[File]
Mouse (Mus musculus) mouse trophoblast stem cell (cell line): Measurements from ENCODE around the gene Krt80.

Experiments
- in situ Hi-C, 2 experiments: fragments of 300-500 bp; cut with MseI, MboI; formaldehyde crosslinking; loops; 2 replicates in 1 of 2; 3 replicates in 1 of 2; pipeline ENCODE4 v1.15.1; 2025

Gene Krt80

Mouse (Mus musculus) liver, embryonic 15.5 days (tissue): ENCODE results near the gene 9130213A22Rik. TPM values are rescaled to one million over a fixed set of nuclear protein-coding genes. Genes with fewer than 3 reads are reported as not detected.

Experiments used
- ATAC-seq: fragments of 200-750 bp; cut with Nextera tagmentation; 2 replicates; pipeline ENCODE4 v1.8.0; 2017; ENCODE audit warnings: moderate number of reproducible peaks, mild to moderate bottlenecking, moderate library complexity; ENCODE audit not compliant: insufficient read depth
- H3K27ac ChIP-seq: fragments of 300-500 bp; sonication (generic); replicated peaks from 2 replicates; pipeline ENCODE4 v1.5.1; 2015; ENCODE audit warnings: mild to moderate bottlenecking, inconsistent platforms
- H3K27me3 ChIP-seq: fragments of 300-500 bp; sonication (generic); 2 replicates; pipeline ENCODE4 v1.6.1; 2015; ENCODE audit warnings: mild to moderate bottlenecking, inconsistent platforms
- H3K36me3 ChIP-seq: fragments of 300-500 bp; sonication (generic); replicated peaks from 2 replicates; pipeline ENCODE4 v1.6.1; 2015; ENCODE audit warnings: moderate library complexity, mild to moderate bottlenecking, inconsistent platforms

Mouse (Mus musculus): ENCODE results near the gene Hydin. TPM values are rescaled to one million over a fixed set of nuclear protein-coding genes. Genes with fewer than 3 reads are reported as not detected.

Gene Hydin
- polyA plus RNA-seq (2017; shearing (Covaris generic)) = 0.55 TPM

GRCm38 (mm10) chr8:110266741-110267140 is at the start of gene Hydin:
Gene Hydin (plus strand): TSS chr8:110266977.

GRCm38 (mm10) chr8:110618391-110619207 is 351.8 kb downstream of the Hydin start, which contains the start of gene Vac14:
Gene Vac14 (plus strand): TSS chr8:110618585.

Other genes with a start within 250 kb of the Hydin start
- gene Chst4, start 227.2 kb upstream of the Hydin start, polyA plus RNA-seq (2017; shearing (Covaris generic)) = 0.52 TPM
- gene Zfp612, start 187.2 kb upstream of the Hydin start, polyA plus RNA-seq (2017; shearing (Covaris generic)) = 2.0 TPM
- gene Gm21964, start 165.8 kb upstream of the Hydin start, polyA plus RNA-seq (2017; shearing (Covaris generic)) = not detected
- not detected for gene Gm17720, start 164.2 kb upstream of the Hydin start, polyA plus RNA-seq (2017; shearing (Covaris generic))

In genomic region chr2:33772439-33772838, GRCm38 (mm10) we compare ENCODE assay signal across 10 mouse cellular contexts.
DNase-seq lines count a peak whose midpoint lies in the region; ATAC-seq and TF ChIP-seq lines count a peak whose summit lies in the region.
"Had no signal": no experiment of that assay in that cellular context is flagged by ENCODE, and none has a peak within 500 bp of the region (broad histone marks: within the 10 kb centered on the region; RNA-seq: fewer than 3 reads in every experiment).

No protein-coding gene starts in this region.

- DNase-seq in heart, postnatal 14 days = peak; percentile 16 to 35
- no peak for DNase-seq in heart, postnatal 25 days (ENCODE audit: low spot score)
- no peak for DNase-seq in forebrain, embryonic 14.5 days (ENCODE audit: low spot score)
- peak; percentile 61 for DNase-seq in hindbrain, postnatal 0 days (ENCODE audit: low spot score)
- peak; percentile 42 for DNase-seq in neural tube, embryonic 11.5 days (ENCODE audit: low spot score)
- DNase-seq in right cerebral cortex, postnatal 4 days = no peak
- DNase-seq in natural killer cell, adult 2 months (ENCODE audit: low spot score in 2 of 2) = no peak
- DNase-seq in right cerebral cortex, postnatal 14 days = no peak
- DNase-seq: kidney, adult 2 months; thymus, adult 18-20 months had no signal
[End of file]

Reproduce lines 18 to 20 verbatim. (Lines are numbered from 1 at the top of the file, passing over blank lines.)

Other genes with a start within 250 kb of the Hydin start
- gene Chst4, start 227.2 kb upstream of the Hydin start, polyA plus RNA-seq (2017; shearing (Covaris generic)) = 0.52 TPM
- gene Zfp612, start 187.2 kb upstream of the Hydin start, polyA plus RNA-seq (2017; shearing (Covaris generic)) = 2.0 TPM